“It was left to Hobson himself to formulate a treaty based on these instructions,” Moon says.
Hobson soon discovered himself to be under pressure when he sailed into Sydney Harbour on Christmas Eve, 1839. He learned the notorious New Zealand Company was claiming to have purchased vast tracts of land from the Maori and was now asserting private “sovereignty” rights over it. In addition, speculators in Sydney were feverishly investing in New Zealand land.
As a result, Hobson lost any confidence he had by the time he arrived in Kororareka (now Russell) in the Bay of Islands on Wednesday, January 29.
He spent the next day drafting an invitation to the Maori chiefs to a meeting at Waitangi the following Wednesday.
On the Friday, runners dispatched the invitations and Hobson settled down to write the structure of a treaty. More difficulties were ahead, however, when Hobson fell seriously ill on Saturday afternoon. There was no time for illness!
James Busby, the British Resident, rescued the situation, taking Hobson’s notes ashore and adding some ideas of his own. The document was returned to Hobson, who still lay ill in bed, and more changes were made. Meetings and discussions took place until finally, at 4 pm on Tuesday, the Treaty of Waitangi was considered complete.
On Wednesday, February 5, Hobson read aloud the English version of the Treaty, followed by Henry Williams, who read the Maori translation. And then the debate began.
At the end of the day, not one chief had signed the treaty. It must have been a galling moment. Heavy rain was forecast and the chiefs would soon return to their homes. It would be impossible to get them all together again for a long time. But all was not yet lost. The next day, Hobson was summoned and 43 chiefs put their names or moko onto the Treaty parchment. And the rest, as we know, is history.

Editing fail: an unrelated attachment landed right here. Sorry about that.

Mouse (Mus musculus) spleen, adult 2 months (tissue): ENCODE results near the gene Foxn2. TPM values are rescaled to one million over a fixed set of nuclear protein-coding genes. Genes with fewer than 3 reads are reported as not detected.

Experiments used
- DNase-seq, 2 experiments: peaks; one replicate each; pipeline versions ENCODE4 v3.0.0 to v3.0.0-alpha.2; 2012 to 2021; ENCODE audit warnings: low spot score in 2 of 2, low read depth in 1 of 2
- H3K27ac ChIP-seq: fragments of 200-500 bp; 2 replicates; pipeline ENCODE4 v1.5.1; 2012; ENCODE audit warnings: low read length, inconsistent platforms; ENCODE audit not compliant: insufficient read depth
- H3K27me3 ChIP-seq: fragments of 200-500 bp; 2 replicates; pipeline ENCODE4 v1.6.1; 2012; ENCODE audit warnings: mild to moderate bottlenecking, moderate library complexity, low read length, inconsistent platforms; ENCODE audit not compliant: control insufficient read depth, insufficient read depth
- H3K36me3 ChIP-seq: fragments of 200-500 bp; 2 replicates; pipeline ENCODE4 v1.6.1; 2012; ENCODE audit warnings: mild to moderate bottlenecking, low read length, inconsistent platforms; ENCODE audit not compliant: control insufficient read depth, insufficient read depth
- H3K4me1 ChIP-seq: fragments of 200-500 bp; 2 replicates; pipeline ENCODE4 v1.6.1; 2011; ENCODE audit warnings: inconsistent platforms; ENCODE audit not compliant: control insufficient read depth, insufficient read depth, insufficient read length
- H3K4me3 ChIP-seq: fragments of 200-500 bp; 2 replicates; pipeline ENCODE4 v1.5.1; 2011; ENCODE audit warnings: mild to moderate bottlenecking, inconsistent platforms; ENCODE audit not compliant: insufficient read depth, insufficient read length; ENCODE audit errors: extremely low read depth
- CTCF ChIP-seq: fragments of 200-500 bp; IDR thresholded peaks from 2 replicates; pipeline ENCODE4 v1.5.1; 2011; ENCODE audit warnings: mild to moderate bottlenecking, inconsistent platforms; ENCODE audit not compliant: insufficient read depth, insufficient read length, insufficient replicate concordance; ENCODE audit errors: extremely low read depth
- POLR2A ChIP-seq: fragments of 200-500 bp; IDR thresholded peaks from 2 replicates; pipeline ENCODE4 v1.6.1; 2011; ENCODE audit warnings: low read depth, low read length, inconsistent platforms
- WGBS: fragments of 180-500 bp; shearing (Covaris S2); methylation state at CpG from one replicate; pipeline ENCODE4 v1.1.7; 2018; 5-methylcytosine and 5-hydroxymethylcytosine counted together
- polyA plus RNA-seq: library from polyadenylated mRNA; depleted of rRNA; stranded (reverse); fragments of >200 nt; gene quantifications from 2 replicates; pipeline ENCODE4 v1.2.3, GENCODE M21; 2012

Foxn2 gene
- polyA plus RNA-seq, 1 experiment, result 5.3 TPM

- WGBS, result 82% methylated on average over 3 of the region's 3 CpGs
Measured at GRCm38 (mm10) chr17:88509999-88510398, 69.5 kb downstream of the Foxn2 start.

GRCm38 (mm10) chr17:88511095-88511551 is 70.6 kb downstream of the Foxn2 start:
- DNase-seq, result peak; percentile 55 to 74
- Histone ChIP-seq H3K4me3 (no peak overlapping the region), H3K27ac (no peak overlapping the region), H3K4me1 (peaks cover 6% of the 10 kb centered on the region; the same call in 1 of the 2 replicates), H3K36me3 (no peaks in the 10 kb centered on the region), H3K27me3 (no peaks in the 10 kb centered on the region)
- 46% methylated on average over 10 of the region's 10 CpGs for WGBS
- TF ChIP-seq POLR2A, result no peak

a fair document?
Today, the Treaty, while generally considered the founding document of New Zealand as a nation, is often the subject of fierce debate. Moon, however, considers the Treaty to be a fair document that gives a fair deal.
“There was no intent to deceive,” he says. “The man who gave the instructions for our Treaty, Sir James Stephen, was not a man who would attempt to colonise a country using unfair tactics.”
It sometimes appears, from the perspective of the twenty-first century, that the Treaty of Waitangi upon which this little country at the bottom of the world is built, promotes division rather than unity. Moon has firm ideas on that view too.
“The Treaty itself has a fundamental flaw in that it is not a contract,” Moon says. “It was intended to grow and evolve over time, and was more an expression of intent than a contract. Just like a marriage, the Treaty and its interpretation are susceptible to vagaries of circumstance.”
If Sir James Stephen, William Hobson, Busby and all the chiefs sat around a table today, what would they say about those heady days? What would they say about the events of the twentieth century? And what would they say about our attitudes toward the Treaty today?